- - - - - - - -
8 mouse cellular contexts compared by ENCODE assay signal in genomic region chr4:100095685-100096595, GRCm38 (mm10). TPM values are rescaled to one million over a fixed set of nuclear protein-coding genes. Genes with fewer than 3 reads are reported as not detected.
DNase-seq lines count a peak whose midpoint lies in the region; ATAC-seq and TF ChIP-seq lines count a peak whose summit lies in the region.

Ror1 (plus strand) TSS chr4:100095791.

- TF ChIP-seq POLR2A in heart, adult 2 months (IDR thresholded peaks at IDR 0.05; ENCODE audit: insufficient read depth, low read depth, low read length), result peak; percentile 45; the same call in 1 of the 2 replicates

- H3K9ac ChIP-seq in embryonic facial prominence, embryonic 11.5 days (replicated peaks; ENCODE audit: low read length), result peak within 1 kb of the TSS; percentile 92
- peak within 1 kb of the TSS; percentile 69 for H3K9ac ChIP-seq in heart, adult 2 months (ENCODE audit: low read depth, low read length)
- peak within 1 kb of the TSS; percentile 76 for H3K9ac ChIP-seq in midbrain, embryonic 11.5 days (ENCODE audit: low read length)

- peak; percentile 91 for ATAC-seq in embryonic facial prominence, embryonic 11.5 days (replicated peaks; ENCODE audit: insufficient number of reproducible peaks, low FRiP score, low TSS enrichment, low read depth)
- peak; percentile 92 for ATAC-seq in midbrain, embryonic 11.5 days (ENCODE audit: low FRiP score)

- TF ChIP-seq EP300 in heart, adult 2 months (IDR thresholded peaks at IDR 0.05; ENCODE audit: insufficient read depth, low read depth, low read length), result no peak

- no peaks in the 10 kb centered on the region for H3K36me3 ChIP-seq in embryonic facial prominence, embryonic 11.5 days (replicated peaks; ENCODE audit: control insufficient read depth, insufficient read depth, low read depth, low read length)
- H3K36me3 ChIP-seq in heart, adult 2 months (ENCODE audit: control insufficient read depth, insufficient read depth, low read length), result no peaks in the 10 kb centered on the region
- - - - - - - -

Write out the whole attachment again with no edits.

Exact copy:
8 mouse cellular contexts compared by ENCODE assay signal in genomic region chr4:100095685-100096595, GRCm38 (mm10). TPM values are rescaled to one million over a fixed set of nuclear protein-coding genes. Genes with fewer than 3 reads are reported as not detected.
DNase-seq lines count a peak whose midpoint lies in the region; ATAC-seq and TF ChIP-seq lines count a peak whose summit lies in the region.

Ror1 (plus strand) TSS chr4:100095791.

- TF ChIP-seq POLR2A in heart, adult 2 months (IDR thresholded peaks at IDR 0.05; ENCODE audit: insufficient read depth, low read depth, low read length), result peak; percentile 45; the same call in 1 of the 2 replicates

- H3K9ac ChIP-seq in embryonic facial prominence, embryonic 11.5 days (replicated peaks; ENCODE audit: low read length), result peak within 1 kb of the TSS; percentile 92
- peak within 1 kb of the TSS; percentile 69 for H3K9ac ChIP-seq in heart, adult 2 months (ENCODE audit: low read depth, low read length)
- peak within 1 kb of the TSS; percentile 76 for H3K9ac ChIP-seq in midbrain, embryonic 11.5 days (ENCODE audit: low read length)

- peak; percentile 91 for ATAC-seq in embryonic facial prominence, embryonic 11.5 days (replicated peaks; ENCODE audit: insufficient number of reproducible peaks, low FRiP score, low TSS enrichment, low read depth)
- peak; percentile 92 for ATAC-seq in midbrain, embryonic 11.5 days (ENCODE audit: low FRiP score)

- TF ChIP-seq EP300 in heart, adult 2 months (IDR thresholded peaks at IDR 0.05; ENCODE audit: insufficient read depth, low read depth, low read length), result no peak

- no peaks in the 10 kb centered on the region for H3K36me3 ChIP-seq in embryonic facial prominence, embryonic 11.5 days (replicated peaks; ENCODE audit: control insufficient read depth, insufficient read depth, low read depth, low read length)
- H3K36me3 ChIP-seq in heart, adult 2 months (ENCODE audit: control insufficient read depth, insufficient read depth, low read length), result no peaks in the 10 kb centered on the region